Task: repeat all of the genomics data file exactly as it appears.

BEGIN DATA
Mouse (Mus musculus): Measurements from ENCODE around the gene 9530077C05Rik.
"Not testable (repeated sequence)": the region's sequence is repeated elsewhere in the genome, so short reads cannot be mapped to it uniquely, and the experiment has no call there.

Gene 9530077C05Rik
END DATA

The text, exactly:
Mouse (Mus musculus): Measurements from ENCODE around the gene 9530077C05Rik.
"Not testable (repeated sequence)": the region's sequence is repeated elsewhere in the genome, so short reads cannot be mapped to it uniquely, and the experiment has no call there.

Gene 9530077C05Rik